Step 1 - Solve the first block

The first block here is the exact same as in Bencisco, but it now becomes part of the first two layers. This block can again be solved by building a center and then solving two triples next to it, but techniques such as building arrow blocks can also be used for greater efficiency. The common color shared by the two triples becomes the bottom face, so a solver will need to be comfortable with their color scheme to take full advantage of available options.

Step 2 - Solve two centers

After the first block, we can now solve the two center groups that belong in the first 2 layers. This works the same way as Bencisco, by using <Rw,R,U> moves to preserve the first block. Once these centers are solved, the center group that belongs in the top layer will also become automatically solved.

Step 3 - Solve the bottom triple

This step is where the method begins to truly deviate from Bencisco; solving the bottom triple here will now complete two entire layers of pieces on the FTO. The basic strategy is to first solve the bottom corner and bottom triangle together with one algorithm, and then solve the remaining middle layer triangle above them with a second algorithm. A full algorithm set also exists for solving all three pieces at once. Avoiding the bottom corner from ending up in the bottom slot during step 2 helps to improve the potential cases for this step.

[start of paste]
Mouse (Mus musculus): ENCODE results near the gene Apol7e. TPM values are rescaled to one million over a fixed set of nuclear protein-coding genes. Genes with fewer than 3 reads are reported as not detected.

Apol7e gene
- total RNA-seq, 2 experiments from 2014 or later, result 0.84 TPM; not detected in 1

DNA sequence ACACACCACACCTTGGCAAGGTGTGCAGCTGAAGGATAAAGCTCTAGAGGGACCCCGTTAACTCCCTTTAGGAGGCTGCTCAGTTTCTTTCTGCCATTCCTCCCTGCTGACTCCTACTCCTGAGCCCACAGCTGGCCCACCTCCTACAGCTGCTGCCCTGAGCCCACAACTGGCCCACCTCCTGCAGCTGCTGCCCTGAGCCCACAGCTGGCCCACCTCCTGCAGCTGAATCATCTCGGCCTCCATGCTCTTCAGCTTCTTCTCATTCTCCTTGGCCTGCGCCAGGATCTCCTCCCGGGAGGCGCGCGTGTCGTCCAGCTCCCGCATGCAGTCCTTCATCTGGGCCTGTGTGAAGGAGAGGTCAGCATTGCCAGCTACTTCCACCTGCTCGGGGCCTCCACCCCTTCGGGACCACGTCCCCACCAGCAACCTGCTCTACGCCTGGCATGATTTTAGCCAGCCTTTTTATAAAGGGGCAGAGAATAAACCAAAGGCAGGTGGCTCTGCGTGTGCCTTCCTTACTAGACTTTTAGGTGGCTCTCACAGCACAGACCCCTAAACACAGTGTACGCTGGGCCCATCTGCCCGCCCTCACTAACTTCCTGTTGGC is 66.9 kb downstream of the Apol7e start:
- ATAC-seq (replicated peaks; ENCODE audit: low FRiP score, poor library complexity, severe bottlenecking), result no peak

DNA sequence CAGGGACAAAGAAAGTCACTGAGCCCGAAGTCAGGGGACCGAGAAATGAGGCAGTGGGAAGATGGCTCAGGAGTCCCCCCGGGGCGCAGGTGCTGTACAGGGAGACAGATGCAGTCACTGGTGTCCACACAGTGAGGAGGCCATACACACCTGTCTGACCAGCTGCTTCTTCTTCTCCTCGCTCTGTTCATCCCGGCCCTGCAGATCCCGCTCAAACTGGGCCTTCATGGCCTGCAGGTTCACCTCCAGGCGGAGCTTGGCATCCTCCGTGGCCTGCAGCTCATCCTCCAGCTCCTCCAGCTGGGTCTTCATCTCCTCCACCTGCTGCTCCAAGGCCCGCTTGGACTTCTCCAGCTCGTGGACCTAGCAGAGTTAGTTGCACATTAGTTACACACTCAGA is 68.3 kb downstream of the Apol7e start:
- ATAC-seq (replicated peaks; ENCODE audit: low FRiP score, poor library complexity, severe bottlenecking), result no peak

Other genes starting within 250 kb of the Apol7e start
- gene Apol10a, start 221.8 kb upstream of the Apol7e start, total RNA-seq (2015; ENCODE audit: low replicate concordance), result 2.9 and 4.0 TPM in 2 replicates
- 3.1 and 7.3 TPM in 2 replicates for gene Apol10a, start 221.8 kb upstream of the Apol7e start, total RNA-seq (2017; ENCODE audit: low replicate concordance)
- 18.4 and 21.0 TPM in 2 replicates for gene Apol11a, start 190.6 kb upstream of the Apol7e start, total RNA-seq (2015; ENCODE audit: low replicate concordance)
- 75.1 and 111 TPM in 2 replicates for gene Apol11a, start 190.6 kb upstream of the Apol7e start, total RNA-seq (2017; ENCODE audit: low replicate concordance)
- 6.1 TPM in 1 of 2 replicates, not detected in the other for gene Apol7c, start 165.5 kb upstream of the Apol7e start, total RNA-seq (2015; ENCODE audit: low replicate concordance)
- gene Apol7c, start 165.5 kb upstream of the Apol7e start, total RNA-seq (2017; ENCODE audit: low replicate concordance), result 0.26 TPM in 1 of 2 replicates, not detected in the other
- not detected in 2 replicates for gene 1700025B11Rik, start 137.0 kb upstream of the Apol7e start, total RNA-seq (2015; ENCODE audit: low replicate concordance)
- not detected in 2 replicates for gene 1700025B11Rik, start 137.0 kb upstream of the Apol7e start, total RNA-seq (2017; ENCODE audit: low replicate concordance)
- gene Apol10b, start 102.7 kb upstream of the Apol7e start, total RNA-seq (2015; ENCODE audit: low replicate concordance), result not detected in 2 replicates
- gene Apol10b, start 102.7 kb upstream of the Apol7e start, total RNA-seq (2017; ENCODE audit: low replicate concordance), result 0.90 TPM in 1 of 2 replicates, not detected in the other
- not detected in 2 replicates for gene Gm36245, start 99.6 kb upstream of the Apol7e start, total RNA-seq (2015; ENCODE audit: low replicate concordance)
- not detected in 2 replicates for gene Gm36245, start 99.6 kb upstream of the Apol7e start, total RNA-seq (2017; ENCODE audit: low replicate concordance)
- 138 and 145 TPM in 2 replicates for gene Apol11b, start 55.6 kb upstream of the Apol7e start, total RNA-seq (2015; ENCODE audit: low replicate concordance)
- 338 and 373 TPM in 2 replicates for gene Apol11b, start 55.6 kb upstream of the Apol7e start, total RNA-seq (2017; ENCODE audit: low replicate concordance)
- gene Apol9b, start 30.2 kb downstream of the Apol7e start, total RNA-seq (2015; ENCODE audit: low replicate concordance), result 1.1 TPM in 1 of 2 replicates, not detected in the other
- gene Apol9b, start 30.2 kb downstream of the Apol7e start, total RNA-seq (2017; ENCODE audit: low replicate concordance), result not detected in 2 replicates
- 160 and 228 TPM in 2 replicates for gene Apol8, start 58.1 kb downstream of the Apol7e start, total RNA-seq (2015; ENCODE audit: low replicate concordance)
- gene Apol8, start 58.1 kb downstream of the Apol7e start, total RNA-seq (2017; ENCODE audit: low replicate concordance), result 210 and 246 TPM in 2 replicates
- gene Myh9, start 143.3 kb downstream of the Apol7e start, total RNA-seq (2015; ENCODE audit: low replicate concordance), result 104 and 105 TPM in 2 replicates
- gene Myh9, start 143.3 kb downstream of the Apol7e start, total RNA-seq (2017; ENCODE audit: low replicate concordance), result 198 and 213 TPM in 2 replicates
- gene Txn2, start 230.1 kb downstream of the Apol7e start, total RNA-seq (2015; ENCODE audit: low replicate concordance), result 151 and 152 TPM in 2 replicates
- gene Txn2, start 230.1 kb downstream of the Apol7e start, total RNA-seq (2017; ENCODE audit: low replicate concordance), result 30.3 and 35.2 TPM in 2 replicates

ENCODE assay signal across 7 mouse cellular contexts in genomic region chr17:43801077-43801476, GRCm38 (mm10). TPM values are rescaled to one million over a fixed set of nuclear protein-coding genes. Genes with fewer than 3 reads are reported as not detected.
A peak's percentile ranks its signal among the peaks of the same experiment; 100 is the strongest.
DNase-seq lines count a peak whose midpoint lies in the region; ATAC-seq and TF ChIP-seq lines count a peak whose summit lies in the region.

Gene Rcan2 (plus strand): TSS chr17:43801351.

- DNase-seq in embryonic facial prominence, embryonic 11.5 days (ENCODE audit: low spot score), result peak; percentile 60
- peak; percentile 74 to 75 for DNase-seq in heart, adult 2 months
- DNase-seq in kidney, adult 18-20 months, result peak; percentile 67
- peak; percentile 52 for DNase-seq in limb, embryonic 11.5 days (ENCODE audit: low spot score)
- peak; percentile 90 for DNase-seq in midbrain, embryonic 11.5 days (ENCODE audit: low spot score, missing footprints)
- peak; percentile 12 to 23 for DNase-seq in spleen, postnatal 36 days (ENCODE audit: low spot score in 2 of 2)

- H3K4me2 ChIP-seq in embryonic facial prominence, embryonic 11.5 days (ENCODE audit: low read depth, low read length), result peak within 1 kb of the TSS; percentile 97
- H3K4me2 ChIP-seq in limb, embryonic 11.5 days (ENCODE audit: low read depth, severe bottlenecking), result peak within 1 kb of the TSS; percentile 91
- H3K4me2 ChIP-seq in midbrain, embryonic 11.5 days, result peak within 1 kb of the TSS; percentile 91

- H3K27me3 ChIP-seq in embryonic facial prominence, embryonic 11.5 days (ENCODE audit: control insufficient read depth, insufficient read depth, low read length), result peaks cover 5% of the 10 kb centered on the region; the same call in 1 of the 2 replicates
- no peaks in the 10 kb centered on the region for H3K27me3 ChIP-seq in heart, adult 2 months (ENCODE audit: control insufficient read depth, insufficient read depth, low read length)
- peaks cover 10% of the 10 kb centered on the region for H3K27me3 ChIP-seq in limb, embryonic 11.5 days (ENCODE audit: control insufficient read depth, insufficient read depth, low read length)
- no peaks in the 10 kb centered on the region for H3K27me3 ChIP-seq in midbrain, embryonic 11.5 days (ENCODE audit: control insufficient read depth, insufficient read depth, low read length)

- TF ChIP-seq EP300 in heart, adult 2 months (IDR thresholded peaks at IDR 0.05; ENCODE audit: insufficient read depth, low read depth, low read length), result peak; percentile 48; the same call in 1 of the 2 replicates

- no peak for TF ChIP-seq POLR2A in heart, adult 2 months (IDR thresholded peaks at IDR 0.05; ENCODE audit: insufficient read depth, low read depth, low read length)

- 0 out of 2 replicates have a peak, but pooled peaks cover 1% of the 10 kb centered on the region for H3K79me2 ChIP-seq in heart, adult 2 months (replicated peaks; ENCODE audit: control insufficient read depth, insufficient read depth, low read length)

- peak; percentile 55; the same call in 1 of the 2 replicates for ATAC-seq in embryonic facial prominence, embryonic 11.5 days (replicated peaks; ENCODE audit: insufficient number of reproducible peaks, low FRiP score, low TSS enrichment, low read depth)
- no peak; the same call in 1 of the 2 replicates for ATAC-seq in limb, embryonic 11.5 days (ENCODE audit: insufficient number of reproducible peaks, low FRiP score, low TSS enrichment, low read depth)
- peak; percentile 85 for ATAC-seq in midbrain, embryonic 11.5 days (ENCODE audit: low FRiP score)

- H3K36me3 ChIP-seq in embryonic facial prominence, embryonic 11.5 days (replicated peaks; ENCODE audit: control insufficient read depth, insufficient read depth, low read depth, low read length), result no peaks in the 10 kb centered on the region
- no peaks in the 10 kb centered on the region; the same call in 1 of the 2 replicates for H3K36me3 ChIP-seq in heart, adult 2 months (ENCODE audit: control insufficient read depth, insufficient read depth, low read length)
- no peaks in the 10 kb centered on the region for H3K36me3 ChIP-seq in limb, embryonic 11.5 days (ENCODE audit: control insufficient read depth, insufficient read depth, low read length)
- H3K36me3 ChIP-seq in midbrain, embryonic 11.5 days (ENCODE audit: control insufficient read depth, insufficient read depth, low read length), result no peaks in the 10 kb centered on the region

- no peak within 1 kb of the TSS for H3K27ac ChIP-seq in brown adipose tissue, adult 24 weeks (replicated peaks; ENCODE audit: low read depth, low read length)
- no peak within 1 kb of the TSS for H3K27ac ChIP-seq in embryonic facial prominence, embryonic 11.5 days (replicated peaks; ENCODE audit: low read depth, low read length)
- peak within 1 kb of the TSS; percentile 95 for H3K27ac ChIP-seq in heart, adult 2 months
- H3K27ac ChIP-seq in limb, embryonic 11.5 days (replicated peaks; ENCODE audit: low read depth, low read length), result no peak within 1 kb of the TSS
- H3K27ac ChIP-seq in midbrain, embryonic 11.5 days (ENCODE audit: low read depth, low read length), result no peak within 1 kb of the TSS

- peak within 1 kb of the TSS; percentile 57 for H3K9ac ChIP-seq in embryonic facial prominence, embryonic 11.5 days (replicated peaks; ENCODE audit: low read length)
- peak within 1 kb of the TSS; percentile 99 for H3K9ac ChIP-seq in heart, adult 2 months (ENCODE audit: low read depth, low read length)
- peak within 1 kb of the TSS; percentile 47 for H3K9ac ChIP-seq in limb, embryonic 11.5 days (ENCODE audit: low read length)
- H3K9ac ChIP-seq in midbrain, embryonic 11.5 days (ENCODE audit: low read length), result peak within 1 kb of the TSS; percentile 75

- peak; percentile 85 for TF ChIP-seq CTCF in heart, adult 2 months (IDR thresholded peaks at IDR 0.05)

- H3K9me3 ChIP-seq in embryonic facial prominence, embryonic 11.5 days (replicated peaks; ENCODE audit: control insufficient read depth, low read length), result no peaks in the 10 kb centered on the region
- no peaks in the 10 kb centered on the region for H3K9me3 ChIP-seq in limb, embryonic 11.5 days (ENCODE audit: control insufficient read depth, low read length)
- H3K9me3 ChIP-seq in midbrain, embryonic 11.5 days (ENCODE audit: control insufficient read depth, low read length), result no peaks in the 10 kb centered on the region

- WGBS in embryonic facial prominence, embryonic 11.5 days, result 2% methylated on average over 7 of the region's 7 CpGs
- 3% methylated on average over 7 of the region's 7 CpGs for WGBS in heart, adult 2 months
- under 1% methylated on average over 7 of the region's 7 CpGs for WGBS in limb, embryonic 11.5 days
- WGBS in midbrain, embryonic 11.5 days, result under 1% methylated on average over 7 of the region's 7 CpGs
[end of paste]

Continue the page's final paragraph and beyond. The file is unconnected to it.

Step 4 - Solve the last layer

Here we again have a last layer as the final step, and this can be solved in a number of ways. The basic approach is to first solve the six side triangles in at most two algorithms, by solving a small trapezoid on one side and then the remaining two trapezoids on the other sides. The remaining three corners can then be finished off with another algorithm. Again, a full algorithm set also exists for solving all six triangles at once. Due to corners having only two orientations each, the recognition for this step only relies on checking the sides of the last layer, similar to a PLL recognition system.

The Nautilus method averages around 70 moves, with a deviation of about 20 moves; again very similar to Bencisco. Since the key difference is the way the last 4 triples are algorithmically solved compared to Bencisco's intuitive approach, an algorithm-focused solver may find more benefit in learning this method.